Pinault pay out to US insurance policyholders

28th May 2004, Comments 0 comments

LOS ANGELES, May 27 (AFP) - French firm Artemis S.A., has paid USD 110 million to US insurance policyholders under a settlement stemming from the illegal 1991 purchase of insurer Executive Life, prosecutors said Thursday.

LOS ANGELES, May 27 (AFP) - French firm Artemis S.A., has paid USD 110 million to US insurance policyholders under a settlement stemming from the illegal 1991 purchase of insurer Executive Life, prosecutors said Thursday.

The payment came nearly six months after US authorities struck the largest criminal settlement in US history with French parties involved in the purchase of Executive Life by French bank Credit Lyonnais.

The US Attorney in Los Angeles, Debra Yang, who had accused Credit Lyonnais and other French parties of fraud in the transaction, said the cash had been transferred to the California Insurance Commissioner who is waging a complex civil lawsuit on behalf of Executive Life policyholders.

The funds, transferred Tuesday, are earmarked for distribution to former policyholders of the firm to compensate them for losses.

The company was accused of acquiring Executive Life and its lucrative junk bond portfolio from Credit Lyonnais in 1992 as part of a plot to hide the bank's role in the acquisition which flouted US laws.

Artemis, the holding company of French retail billionaire Francois Pinault, has also handed over another USD 75 million to a settlement fund pending the outcome of the massive civil lawsuit.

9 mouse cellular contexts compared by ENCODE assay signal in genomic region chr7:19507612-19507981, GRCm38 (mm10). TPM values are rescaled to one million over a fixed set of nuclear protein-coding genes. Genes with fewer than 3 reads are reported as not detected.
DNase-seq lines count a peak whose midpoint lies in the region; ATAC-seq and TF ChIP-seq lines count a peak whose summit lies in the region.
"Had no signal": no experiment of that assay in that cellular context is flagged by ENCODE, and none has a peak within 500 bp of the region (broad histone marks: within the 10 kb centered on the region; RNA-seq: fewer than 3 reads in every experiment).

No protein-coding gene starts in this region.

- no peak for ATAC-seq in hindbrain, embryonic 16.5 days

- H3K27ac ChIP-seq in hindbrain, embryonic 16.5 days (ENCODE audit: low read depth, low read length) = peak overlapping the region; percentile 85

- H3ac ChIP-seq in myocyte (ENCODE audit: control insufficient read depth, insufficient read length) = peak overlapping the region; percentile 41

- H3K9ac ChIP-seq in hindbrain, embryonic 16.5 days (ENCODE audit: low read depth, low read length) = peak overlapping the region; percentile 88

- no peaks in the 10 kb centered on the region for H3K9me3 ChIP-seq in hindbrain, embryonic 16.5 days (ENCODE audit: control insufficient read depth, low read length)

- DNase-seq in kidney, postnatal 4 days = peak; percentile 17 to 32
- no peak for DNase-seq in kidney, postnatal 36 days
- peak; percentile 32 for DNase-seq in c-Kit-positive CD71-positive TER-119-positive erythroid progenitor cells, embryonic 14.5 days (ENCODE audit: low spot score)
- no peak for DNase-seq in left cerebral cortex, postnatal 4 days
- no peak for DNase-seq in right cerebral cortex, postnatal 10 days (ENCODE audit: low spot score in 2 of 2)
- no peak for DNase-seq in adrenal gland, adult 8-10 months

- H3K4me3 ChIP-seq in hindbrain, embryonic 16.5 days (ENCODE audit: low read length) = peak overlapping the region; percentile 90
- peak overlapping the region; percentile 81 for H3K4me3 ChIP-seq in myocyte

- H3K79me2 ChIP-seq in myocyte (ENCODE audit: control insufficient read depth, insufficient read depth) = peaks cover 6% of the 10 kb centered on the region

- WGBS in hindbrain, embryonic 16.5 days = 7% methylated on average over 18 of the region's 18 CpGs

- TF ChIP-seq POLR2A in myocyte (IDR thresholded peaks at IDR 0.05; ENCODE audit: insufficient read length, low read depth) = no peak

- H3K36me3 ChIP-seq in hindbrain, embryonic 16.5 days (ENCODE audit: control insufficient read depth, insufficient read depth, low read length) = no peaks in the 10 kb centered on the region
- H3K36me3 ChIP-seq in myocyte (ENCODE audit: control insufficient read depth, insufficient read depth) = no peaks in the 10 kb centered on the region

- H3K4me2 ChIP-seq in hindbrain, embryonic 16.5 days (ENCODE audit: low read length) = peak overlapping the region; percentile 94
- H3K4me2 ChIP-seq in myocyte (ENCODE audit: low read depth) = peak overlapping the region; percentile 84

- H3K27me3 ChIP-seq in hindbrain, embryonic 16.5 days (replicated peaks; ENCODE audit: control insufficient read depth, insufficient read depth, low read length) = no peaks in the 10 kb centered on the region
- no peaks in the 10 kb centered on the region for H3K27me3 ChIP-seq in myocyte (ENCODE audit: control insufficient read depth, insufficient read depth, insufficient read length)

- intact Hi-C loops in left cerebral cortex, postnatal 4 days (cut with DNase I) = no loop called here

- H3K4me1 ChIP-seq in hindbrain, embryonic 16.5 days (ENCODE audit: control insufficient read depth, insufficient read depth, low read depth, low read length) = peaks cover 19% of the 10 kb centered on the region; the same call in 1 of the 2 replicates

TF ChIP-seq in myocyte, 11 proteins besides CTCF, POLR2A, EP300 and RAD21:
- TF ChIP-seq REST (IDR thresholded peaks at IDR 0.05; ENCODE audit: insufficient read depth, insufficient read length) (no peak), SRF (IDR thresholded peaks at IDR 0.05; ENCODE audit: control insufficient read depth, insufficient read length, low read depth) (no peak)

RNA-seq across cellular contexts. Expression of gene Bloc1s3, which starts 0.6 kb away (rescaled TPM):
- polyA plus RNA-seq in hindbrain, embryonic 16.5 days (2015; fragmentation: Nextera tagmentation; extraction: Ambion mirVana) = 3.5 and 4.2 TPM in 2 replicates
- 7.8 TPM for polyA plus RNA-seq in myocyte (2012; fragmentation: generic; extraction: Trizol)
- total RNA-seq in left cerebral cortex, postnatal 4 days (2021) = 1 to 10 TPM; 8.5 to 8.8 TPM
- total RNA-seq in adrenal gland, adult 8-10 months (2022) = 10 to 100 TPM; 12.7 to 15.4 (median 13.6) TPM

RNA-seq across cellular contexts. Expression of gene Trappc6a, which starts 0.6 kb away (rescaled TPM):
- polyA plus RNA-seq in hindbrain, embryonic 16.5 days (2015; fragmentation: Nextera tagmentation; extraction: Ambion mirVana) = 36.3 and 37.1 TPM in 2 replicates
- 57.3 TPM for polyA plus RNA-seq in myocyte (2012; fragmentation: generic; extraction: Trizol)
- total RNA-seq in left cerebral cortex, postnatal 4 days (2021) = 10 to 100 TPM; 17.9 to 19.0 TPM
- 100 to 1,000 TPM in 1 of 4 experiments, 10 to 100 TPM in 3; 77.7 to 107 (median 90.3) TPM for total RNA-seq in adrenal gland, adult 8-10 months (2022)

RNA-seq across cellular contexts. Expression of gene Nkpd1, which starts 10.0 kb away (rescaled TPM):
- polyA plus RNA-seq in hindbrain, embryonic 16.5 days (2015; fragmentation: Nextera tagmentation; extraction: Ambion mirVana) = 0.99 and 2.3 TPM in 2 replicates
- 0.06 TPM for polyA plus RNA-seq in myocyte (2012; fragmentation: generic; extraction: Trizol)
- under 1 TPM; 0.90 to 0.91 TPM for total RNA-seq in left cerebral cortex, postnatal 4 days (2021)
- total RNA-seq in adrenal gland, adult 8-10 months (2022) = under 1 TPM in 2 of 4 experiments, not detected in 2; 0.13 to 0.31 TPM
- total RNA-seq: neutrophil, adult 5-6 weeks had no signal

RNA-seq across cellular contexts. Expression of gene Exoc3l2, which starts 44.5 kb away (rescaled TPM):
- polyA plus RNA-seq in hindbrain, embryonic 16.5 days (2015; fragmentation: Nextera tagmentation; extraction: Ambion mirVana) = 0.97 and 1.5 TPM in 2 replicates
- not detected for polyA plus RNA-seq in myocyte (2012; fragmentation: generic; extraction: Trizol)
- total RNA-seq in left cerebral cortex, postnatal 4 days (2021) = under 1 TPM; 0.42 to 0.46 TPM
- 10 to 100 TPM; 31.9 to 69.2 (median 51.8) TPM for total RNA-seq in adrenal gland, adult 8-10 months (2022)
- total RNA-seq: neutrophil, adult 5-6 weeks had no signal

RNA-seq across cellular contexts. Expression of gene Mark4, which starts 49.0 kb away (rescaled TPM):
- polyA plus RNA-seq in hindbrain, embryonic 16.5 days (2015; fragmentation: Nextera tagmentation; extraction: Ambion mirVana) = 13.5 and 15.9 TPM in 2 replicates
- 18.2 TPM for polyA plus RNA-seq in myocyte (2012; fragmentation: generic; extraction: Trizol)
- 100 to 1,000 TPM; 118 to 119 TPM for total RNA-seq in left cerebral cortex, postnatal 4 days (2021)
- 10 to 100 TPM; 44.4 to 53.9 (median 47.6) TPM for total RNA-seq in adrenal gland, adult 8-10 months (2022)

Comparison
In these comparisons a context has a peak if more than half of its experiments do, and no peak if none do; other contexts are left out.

In addition, Artemis paid USD 500,000 in compensation to the US Attorney's office for costs incurred during the criminal investigation that dragged on for more than a decade.

The payments form part of a much broader deal struck in December under which the French parties agreed to pay a total of USD 771.75 million to end the criminal case against them.

The parties to the settlement include Credit Lyonnais, Artemis, Pinault, the CDR - a state-owned body that manages the assets of Credit Lyonnais - and the French insurer Maaf and its former chairman Jean-Claude Seys.

The French parties pled guilty to various criminal charges and agreed to hand over cash to avoid a messy trial that could have cost Credit Lyonnais, now owned by Credit Agricole, its precious US banking licence.

In addition, formerly state-owned Credit Lyonnais agreed to pay the largest ever fine to be paid to the US Federal Reserve - USD 100 million.

© AFP

Subject: French news

 

 


 

0 Comments To This Article